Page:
Review: The Tale of Despereaux
PLOT: A young mouse who hasnt learned how to be like other mice sets out on his own adventure while reading a fairy tale. His story of a princess and a knight in shining armor lead him to cross paths with a rat and a servant girl. The rat searches for redemption after causing a major catastrophe and the girl has uncontrollable jealousy of a beautiful princess. Sound complicated? It might very well be for the young ones.
I feel bad for mice. People are either afraid of them or they use them as food for other animals. But for some reason or another, animated mice seem to be a-okay. You have Fievel, you have Jerry and now you have Despereaux. But this tale of a cute little mouse with big ears and a big heart, is hardly as interesting as Fievel, and not nearly as clever as Jerry. Frankly, Id prefer a real mouse to this mess of a film. Ironically, the mouse Despereaux (Matthew Broderick) is treated as a side character much of the time. Even in the narration by Sigourney Weaver, she informs us that the mouse comes later, because we are first introduced to a rat. This rat named Roscuro (Dustin Hoffman) finds himself lost in a big city after causing the death of a Queen. You see, this city is big on its soup, and when this chef prepares it, nobody can resist. Not even a rat. So he ends up spoiling the Queens dinner and leaving her dead, face down in the famous dish. After this, not only are rats banned from the city, so is the soup. Im sorry
who is this meant for? Children?
So here you have an overly complicated plot involving a mouse, a rat, and some servant girl (Tracey Ullman) who dreams of being a princess. The story shifts from one to another rather sloppily. And with each turn of events, we witness the ugly characters turn far from noble during the film. This bothered me. I dont mind that the Roscuro and this poor servant girl named Miggery Sow do some questionable things, but I did mind that they were actually pretty evil things. There is definitely a bit of a moral lesson packed within, but it almost sent the message that ugly people (or rats) will always do ugly things at some point. While that didnt necessarily hurt the film, I kind of wondered what the ugly duckling would think about all of this. There is so much here that is dark and mean-spirited. I would have a hard time recommending this to parents looking to take their children to a nice animated feature.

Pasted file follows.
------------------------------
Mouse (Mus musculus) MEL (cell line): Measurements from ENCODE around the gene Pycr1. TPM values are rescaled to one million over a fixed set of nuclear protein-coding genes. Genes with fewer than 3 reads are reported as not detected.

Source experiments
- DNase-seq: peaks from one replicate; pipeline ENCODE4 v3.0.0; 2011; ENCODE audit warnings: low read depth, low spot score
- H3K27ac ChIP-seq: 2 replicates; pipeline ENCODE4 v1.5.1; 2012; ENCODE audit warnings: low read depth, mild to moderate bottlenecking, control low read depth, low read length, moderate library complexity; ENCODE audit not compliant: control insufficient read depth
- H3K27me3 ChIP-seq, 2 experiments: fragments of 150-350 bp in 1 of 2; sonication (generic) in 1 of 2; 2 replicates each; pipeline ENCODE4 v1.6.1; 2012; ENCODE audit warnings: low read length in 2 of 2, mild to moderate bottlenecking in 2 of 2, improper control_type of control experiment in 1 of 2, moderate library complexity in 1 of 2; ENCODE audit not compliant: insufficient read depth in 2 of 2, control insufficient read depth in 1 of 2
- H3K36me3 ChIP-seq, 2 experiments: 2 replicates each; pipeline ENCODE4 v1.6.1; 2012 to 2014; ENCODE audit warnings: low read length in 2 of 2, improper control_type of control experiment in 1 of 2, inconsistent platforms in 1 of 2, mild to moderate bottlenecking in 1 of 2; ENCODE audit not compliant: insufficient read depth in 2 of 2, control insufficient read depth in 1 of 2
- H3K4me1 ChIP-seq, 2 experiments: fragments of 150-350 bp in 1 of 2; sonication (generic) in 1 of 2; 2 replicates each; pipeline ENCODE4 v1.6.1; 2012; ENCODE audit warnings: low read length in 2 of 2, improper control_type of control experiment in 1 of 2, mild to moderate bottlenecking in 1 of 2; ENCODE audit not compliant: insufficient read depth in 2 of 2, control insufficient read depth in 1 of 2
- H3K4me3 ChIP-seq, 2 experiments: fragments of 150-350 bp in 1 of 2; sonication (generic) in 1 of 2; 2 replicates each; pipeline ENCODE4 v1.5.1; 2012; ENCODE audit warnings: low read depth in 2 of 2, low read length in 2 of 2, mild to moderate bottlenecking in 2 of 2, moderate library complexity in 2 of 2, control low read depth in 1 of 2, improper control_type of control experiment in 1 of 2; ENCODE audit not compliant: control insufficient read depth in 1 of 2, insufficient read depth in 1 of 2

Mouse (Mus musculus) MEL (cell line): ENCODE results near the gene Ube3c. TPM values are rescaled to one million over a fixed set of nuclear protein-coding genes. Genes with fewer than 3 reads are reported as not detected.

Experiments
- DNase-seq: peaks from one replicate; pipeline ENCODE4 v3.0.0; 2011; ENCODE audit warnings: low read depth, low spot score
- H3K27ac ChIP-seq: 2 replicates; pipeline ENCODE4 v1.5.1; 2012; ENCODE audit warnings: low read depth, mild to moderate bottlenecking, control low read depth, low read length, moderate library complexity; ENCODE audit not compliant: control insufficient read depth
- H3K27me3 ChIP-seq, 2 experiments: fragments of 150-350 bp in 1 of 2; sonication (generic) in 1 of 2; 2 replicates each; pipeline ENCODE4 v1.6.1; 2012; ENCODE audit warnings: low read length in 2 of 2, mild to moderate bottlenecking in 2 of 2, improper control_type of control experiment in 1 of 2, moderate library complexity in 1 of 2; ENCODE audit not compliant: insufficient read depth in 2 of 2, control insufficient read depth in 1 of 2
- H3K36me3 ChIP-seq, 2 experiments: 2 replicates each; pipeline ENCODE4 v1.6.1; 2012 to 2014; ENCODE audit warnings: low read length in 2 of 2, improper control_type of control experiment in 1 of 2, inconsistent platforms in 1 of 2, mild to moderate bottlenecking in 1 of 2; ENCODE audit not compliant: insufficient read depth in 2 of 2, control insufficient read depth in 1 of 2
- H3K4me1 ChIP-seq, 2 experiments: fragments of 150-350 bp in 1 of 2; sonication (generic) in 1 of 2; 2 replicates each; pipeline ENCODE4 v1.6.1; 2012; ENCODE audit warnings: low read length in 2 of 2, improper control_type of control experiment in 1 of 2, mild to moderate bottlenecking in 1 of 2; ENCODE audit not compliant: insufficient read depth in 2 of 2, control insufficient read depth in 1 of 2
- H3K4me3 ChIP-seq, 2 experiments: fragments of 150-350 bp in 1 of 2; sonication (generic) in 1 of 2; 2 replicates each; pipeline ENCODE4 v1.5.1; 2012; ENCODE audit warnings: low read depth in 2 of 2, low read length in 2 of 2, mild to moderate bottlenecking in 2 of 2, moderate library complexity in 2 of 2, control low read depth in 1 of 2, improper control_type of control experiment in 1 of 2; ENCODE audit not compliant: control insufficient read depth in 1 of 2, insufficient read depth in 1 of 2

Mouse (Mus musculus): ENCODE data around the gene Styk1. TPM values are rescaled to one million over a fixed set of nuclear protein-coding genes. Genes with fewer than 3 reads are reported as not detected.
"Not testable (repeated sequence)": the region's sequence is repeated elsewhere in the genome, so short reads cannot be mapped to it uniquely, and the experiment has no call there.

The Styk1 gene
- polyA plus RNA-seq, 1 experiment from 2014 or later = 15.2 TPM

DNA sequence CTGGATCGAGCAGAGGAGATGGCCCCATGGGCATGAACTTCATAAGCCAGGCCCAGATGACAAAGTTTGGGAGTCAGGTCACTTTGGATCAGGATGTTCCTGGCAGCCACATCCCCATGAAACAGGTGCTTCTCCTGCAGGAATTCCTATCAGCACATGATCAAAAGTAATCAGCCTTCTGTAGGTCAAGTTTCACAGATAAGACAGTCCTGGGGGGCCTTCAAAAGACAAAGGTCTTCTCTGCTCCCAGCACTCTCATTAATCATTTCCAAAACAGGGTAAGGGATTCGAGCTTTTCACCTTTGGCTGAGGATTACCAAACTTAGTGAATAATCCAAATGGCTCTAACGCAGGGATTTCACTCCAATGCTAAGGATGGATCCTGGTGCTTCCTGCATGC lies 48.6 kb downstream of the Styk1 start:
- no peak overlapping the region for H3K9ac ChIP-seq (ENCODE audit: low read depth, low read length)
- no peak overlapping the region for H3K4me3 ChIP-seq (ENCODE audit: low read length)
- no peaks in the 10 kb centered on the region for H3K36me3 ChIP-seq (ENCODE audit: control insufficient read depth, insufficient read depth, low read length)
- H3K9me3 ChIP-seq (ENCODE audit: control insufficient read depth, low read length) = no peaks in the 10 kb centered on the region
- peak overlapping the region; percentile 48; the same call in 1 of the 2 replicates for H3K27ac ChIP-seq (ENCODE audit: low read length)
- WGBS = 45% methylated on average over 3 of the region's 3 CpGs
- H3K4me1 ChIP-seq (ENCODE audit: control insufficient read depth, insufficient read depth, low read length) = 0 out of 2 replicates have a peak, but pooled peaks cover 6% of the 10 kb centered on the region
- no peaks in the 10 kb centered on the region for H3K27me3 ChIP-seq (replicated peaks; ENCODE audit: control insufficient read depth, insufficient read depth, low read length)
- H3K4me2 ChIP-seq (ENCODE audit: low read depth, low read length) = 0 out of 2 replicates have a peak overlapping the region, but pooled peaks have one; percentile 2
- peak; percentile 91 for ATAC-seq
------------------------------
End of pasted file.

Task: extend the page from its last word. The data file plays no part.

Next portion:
And speaking of animation, while I liked the look of the mice and the rats and all those things that scurry underfoot, the human characters were downright ugly. Even Princess Pea (Emma Watson) looks like she should be the one hunting the mice. I much preferred mouse world and rat world than the world above. Still, I did appreciate the classic style that seems almost old-fashioned by todays animation standards. As for the script, which is based on the book by Kate DiCamillo, it may just be better to go to your local library. Because here, aside from the mouse, there is very little to root for. It is too dark for children, and the interwoven stories are barely held together by a piece of thread. I could see where they were going, but the arc that most of the characters have is forced and contrived. While this might work as a story that you read to your children as they drift off to sleep, the film doesnt flow together in a satisfying way.
I respect that there may have been a very sweet story here. After all, the actors are used quite well, and they fit their prospective roles. But this jumbled display of rats and mice and a princess is much too dark and frustratingly uneven that very few will find joy in this story of a mouse, a rat and a servant girl. I for one find more joy in the cute little white mice that you can find at your local pet store. They might not have as big of a heart as Despereaux claims to have, but they are a lot less complicated and depressing. My rating 3/10 -- JimmyO
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